While the Bridesmaids got off to a hot start this week with a sweep of the Drays, they apparently forgot to bring their arms and their bats with them when they went to Texas. Apparently the old cliché rings true: “don’t mess with Texas.” Not only did the Rangers manage, in the back half of the doubleheader, to send little Pedro into the clubhouse early (four innings, nine hits, six earned runs) but they also managed to end the 32.1 scoreless innings streak by getting two runs in each of Saturday’s games.

Talk about the passion: Both of Saturday’s games were pretty darn exciting to follow. With the Bridesmaids down 4-2 in the ninth inning, The Passion (a.k.a. Damon) managed to get a double with McCarty on base to make it a 4-3 game. Unfortunately, Mueller struck out immediately afterward and Francisco Corduroy got his eighth save of the season.

But wait, there’s more (as Ron Popeill might say), in the second game, with the Bridesmaid down 8-2, Varitek scored on a Belhorn single to make the game 8-3. A few batters later, along came The Passion with the bases loaded and again he unloaded with a double to make the game8-5 (apparently, Daubach, on first at the time, was apparently a tad too slow to make it home). Mueller once again managed to choke by striking out but this time there was still an out to spare and then along comes none other than The Drama King (Ortiz) representing the tiring run. Wouldn’t it be just grand if he could hit a home run and tie the game? Yes, it would be grand but it also didn’t happen. The Drama King apparently doesn’t have the super-powered “clutch” gene that makes Tim McCarver get so hot and wild.

And just when you think that’s all you could take, well, along comes Sunday’s ESPN featured game of the night. R.A. Dickey held the Bridesmaids to three hits and no runs over the first eight innings. In the top of the ninth with the Rangers up 4-0, Dickey got Ortiz out on a swinging strike and then allowed a single to Money “Just Happy to Be Here” Ramirez. Daubauch then makes the second out with a line drive to right field. Millar then walks and there are men on first and second. Showalter finally pulls Dickey out of the game and puts in Cordero who then proceeds to walk Bellhorn to load the bases and then walk Varitek to score a run. He finally gets Crespo to fly out to shallow center and the sweep was complete.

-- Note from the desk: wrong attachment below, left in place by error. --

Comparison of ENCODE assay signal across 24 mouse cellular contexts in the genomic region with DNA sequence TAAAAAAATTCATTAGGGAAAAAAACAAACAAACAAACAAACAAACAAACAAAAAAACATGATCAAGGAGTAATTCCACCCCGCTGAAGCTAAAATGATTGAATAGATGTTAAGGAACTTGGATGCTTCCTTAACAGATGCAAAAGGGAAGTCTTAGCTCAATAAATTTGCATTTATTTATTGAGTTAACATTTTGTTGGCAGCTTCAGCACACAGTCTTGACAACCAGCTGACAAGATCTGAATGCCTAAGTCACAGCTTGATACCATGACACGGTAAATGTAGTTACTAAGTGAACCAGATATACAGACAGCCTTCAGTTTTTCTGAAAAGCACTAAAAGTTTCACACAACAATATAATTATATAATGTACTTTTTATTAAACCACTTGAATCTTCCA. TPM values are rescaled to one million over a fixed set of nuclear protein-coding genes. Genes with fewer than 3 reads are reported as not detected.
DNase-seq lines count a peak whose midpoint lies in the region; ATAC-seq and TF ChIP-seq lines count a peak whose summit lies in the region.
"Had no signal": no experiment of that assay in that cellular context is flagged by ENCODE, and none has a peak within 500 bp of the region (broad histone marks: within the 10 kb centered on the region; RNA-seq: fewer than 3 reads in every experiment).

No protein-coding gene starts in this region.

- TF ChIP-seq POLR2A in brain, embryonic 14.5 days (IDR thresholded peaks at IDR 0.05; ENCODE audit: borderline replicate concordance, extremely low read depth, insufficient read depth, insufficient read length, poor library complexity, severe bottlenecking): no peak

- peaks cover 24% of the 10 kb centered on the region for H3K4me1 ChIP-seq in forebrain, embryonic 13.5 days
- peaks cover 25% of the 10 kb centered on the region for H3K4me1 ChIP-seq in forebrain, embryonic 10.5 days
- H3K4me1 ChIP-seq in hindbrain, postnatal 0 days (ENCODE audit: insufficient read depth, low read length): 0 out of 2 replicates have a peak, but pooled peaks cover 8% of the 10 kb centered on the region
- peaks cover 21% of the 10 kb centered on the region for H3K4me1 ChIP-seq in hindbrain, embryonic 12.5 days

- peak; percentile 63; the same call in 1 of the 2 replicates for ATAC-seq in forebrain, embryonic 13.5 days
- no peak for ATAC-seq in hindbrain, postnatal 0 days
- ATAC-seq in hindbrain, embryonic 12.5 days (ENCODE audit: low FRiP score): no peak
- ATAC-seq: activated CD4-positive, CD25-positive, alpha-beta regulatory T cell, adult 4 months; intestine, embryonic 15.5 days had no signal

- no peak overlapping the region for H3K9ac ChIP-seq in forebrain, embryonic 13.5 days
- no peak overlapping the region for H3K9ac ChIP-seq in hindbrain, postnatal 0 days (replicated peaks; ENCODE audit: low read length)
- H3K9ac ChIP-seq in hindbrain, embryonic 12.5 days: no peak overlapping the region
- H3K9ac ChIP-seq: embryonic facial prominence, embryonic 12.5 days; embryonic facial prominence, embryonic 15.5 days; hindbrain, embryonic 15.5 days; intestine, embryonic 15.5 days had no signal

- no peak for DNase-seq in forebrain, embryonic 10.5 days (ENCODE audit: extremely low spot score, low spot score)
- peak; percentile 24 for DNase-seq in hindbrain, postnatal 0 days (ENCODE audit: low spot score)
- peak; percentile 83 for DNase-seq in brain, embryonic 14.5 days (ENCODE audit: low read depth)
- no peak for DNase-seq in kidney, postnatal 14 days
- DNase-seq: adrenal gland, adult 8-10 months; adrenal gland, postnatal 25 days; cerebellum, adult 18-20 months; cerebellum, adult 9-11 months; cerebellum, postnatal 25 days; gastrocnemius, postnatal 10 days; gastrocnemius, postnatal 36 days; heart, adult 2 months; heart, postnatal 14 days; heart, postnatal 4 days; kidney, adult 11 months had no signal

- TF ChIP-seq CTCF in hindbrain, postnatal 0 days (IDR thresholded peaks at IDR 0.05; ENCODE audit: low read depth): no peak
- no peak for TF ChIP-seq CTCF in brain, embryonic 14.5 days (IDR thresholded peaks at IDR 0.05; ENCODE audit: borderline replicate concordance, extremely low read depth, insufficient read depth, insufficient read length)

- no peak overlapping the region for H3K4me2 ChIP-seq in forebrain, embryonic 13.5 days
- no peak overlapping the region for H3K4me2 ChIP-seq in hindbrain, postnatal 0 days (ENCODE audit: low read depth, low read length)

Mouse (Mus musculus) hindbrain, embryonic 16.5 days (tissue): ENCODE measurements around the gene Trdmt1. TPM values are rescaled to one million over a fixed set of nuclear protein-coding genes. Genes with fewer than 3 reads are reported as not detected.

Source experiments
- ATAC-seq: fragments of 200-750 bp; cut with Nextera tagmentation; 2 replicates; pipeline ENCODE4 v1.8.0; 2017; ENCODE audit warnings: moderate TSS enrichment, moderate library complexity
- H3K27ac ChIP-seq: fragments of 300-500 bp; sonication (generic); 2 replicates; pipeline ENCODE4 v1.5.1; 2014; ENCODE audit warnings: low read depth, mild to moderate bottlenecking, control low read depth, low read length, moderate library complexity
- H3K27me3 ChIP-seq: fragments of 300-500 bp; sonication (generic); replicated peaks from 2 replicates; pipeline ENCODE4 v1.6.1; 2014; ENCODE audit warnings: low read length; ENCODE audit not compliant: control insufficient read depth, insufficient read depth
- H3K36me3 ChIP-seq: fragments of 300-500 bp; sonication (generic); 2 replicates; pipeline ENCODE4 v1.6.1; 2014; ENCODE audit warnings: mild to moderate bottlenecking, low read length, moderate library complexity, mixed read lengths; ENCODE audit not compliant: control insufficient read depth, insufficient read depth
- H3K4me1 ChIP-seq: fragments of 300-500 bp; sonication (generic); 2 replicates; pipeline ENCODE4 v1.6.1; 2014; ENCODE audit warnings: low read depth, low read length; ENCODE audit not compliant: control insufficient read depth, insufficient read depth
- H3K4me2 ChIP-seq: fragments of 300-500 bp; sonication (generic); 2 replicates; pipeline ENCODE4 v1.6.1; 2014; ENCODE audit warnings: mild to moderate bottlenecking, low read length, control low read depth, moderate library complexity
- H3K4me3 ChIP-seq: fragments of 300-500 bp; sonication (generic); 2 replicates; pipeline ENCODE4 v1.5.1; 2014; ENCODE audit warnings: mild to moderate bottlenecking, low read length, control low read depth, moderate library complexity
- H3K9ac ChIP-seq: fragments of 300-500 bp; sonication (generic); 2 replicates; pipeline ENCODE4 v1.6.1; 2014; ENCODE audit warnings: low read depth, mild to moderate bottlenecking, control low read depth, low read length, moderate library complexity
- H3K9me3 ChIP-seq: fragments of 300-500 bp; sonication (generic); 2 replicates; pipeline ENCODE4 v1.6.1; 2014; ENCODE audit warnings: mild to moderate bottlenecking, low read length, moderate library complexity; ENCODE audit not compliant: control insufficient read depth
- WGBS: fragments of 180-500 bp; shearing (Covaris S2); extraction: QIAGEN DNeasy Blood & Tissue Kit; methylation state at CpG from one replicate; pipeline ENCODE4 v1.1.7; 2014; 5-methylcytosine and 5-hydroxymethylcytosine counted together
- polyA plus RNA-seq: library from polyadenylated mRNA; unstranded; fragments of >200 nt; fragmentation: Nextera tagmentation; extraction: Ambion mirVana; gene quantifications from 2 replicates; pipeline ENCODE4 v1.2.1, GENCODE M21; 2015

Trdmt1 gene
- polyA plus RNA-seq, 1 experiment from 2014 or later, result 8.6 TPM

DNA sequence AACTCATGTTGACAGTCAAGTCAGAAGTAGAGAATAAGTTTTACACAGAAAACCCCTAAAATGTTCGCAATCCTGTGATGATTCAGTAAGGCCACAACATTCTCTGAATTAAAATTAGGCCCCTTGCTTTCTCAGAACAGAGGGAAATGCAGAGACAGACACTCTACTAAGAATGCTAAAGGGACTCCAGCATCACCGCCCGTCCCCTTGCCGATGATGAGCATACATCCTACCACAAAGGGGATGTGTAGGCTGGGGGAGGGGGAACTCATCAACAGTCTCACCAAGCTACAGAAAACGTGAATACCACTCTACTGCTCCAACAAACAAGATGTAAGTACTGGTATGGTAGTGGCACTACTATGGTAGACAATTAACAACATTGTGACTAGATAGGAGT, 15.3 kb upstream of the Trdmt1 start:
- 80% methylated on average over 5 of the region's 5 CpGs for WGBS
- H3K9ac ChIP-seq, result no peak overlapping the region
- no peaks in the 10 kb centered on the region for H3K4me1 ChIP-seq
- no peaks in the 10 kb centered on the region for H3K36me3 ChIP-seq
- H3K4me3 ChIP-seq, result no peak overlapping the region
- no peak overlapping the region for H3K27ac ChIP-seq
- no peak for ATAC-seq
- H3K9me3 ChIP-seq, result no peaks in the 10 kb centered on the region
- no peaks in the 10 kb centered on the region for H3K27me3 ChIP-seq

Curtain Call: Rob Neyer, in his continual pursuit to prove that now is the best time to be a baseball fan, recently had an article on how despite the seeming dominance of the Stoneboners, we are truly in an era of parity. Well, while I certainly would not argue with Neyer on this point, I’d like to zoom in on his argument and say that this last week was probably one of the best weeks to be a baseball fan. There were so many exciting, close games that I felt compelled to go through them. Certainly, none of these games could match Boston’s World Series Game Six -- no, not that game six but the other game six; the one with Carlton Fisk’s arm-flailing, contorted body-english home run in the eleventh inning of the 1975 world series – but for late April baseball, it sure was a fine week to be a fan.

Tuesday: (Cleveland at Chicago) Chicago’s bullpen implodes once again by giving up four runs in the top of the tenth inning to the almighty Cleveland Tribesmen.

(Oakland at New York) In what looked like a sure loss for the struggling Stoneboners, the Bean Counters’s bullpen does a great impression of Chicago’s bullpen and manages to give up six runs in the bottom of the eighth and relinquish a four-run lead.

(Toronto at Minnesota) Trailing 4-3 in the bottom of the ninth, Tori (not Spelling or Amos) Hunter hits an RBI single to tie up the game. Then with men on first and third, Jacque Jones smashes a three-run homer to win the game. Fortunately, there was no pathetic little homeplate dance a la the Cincinnati Reds.

Wednesday: (Cleveland at Chicago … again) Down 8-4 in the bottom of the ninth, the ChiSox return the favor from the previous day by drilling the Cleveland bullpen for five runs. The first runs of the inning came from Magglio’s two run homerun to make the score 8-6. A few batters later, Joe Crede scores an RBI single. Score: 8-7 with men on first and second. The very next batter, Perez, gets a single to tie the game and, most importantly, put a man on third with less than two outs. Then Sandy Alomar, Jr. (who currently has the second most at-bats of any current major leaguer) hits a sacrifice fly to win the game.

Thursday: (Texas at Kansas City) Down by one run, Michael Young hits a solo shot to tie the game at seven. Then, a few batters later, with Hammerin Hank Blalock on base, Brad Fullmer hits a two-run homer to take the lead and ultimately win the game.

Friday: (Seattle at Detroit) Although Freddy pitched one hell of a game (see below) he made the mistake of allowing one run over eight innings since it would be silly to assume that Seattle’s singles-happy offense could actually score more than a run themselves. Leaving the game with the score tied at one, Raw-wool Ibanez hit a two-run homer in the top of the tenth. There was much celebration all throughout the Emerald City since this would mean that, at the very least, the Mariners could count on not being swept. (Much like when I was a student at Berkeley, our football team was so bad that our usual football cheer was, “Beat the spread! Beat the spread!”)

Saturday: (Baltimore at Cleveland) Finding yet another way to blow a wonderful outing by C.C. (again, see below), the Orange Birds scored a run off the Tribes’s bullpen in the eighth to tie the game and eventually go into extra innings. Five innings later (the 13th inning, if you’re counting) Coco Crisp (is it possible to make any sort of pun on this name?) hit an RBI single to score Matt Lawton and win the game.